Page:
Pope Francis Meets with Benedict XVI’s Longtime Secretary, Archbishop Gänswein

Archbishop Georg Gänswein and Pope Francis | Daniel Ibanez/CNA

Archbishop Georg Gänswein, the longtime personal secretary of the late Pope Benedict XVI, met with Pope Francis this morning, according to the Vatican’s daily press briefing.

The German prelate’s meeting with the Holy Father comes only four days after Benedict XVI was laid to rest in the crypt of St. Peter’s Basilica on Thursday, Jan. 5. 

It also took place shortly before the public release of Gänswein’s forthcoming book detailing his nearly 20 years of service to Benedict XVI. According to a preview of the text published by Reuters, the book includes details about the German pope’s alleged disagreements with his Argentinian successor over matters such as Pope Francis’ restriction of the traditional Latin Mass and his statements regarding moral matters such as abortion and homosexuality. 

Titled “Nothing But The Truth — My Life Beside Benedict XVI,” Gänswein’s 330-page book will be released in Italian on Jan. 12. Vatican spokesman Matteo Bruni has provided no comment on the book, which was written with Italian journalist Saverio Gaeta.

Another episode reportedly discussed in the book is Gänswein’s effective dismissal from the role of prefect of the Papal Household, which occurred in 2020. Originally appointed to the position by Pope Benedict XVI in 2012, Gänswein continued to serve as prefect during Pope Francis’ pontificate, a role that includes organizing official audiences with the Holy Father. 


However, Gänswein ceased performing the duties associated with the position following a controversy in January 2020 surrounding a book on priestly celibacy originally published as co-authored by Pope Benedict XVI and Guinean Cardinal Robert Sarah. The book, “From the Depths of Our Heart,” was published amid the controversial pan-Amazonian synod and was seen by many as a critique from the former pontiff of Pope Francis’ allowance for questions of married clergy to be discussed during the proceedings.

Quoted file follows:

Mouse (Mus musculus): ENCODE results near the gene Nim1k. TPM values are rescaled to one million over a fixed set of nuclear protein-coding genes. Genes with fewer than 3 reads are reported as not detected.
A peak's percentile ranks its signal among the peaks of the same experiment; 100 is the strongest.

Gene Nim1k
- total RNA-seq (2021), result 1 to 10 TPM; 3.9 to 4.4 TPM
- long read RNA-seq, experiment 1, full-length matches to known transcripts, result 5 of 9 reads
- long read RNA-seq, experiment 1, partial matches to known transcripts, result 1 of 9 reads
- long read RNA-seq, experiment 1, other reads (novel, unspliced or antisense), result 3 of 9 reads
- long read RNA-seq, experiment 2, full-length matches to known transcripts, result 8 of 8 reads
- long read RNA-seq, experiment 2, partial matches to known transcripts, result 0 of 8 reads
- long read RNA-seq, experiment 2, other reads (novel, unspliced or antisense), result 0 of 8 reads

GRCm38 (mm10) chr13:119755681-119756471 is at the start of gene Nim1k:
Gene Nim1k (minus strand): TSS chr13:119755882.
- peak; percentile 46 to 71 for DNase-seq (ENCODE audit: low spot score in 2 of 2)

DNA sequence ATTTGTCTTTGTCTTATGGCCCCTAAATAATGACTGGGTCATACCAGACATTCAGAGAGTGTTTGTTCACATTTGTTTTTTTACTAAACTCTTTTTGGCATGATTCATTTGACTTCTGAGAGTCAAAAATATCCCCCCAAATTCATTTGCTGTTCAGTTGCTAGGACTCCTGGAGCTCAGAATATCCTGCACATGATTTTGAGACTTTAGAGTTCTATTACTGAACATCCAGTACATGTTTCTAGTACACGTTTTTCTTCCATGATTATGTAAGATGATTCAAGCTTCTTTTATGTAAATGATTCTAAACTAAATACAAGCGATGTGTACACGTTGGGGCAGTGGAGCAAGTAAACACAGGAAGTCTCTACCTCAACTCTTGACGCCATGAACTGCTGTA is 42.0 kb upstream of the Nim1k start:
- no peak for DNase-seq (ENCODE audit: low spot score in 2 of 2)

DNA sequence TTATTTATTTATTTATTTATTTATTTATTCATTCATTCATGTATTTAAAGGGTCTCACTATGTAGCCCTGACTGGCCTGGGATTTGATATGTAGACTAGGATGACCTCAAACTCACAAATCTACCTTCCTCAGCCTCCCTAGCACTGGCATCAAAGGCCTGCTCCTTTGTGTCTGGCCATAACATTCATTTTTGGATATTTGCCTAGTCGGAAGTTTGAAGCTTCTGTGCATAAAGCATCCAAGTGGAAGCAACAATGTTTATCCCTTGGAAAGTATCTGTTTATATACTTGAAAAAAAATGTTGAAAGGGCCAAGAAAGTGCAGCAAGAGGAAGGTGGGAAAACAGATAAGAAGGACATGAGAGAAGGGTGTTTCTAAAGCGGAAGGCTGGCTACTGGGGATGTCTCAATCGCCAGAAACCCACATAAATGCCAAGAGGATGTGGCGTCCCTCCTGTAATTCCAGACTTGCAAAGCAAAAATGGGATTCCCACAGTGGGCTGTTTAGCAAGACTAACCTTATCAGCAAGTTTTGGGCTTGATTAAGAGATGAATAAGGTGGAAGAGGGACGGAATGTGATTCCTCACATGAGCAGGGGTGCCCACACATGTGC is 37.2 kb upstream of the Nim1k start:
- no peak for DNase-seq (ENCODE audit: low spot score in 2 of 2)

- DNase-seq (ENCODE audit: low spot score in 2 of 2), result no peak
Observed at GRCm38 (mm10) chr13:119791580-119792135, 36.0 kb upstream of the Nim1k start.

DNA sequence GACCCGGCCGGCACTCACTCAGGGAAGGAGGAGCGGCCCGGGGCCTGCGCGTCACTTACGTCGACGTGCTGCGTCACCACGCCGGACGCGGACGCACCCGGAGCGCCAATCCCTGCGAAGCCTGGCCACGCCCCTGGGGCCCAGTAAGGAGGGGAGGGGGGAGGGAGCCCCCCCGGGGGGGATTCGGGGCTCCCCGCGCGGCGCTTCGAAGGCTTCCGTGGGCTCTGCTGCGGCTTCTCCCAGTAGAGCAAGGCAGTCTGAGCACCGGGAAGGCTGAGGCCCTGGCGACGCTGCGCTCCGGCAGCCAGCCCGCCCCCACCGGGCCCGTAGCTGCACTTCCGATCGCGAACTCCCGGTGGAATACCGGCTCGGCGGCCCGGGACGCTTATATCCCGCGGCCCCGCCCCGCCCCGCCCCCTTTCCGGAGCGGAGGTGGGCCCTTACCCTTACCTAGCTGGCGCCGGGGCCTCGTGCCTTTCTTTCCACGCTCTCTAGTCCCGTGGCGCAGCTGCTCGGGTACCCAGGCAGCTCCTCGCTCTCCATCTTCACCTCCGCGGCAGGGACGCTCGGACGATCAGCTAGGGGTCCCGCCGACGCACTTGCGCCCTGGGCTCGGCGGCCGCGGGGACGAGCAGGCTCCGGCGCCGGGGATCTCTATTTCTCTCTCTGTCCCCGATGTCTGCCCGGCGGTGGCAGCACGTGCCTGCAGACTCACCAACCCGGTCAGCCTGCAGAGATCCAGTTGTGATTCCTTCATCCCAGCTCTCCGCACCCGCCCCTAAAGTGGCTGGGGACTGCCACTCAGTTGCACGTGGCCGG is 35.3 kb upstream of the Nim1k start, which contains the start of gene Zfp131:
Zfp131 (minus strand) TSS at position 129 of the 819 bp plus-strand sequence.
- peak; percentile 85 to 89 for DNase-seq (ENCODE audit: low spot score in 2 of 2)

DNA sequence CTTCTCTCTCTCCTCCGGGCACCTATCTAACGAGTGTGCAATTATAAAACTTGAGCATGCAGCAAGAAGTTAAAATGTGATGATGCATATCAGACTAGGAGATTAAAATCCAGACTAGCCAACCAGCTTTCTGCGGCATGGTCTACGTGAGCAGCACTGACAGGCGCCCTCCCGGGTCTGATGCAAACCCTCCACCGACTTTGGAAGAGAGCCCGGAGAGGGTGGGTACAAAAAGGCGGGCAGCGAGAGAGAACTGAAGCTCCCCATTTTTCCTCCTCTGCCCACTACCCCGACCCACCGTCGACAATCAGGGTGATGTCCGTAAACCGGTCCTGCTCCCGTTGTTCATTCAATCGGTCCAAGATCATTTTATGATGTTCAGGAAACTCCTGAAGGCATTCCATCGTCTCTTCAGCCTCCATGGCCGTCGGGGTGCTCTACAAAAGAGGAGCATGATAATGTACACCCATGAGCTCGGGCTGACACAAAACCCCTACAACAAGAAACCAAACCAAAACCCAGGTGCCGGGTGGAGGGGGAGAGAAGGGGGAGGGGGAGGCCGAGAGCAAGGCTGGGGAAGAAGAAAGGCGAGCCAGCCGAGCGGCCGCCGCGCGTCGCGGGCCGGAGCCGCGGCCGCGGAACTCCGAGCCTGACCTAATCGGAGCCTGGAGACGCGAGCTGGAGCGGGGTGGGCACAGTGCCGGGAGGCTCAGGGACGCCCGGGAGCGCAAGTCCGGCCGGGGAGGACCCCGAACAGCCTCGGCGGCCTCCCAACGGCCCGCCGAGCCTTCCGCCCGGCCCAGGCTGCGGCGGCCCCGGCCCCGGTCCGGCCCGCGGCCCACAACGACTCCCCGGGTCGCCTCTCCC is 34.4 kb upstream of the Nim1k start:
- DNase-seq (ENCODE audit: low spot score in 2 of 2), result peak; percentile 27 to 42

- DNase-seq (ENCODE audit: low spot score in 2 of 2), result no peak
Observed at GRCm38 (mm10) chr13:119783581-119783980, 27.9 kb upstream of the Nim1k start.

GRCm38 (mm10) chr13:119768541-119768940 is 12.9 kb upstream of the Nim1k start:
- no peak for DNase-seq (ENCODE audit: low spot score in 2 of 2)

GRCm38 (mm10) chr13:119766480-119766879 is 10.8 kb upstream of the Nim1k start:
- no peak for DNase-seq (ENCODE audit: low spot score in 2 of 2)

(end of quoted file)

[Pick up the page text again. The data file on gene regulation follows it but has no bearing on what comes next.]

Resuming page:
Gänswein asked Sarah to remove Pope Benedict’s name as co-author of the text and said that a “misunderstanding” had led to the retired pope’s inclusion as an author.

Gänswein’s role did not change following the incident, but his cessation of papal household prefect duties was explained by the Holy See Office as a reflection of the “redistribution of the various commitments and duties” of papal household staff.

In his forthcoming book, Gänswein reportedly writes that, following the authorship incident, Pope Francis told him “not to come back to work tomorrow.” “Nothing But the Truth” reportedly claims that Pope Benedict wrote two letters to Pope Francis asking him to restore Gänswein to his duties because the German archbishop was “under attack from all sides,” but his reinstatement never took place.

With Pope Benedict no longer living, it is unclear what role Gänswein will have going forward in the Vatican, if any. 

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As is standard practice for private audiences, the details of the meeting were not shared by the Vatican press office. A request for comment from Gänswein was not immediately returned.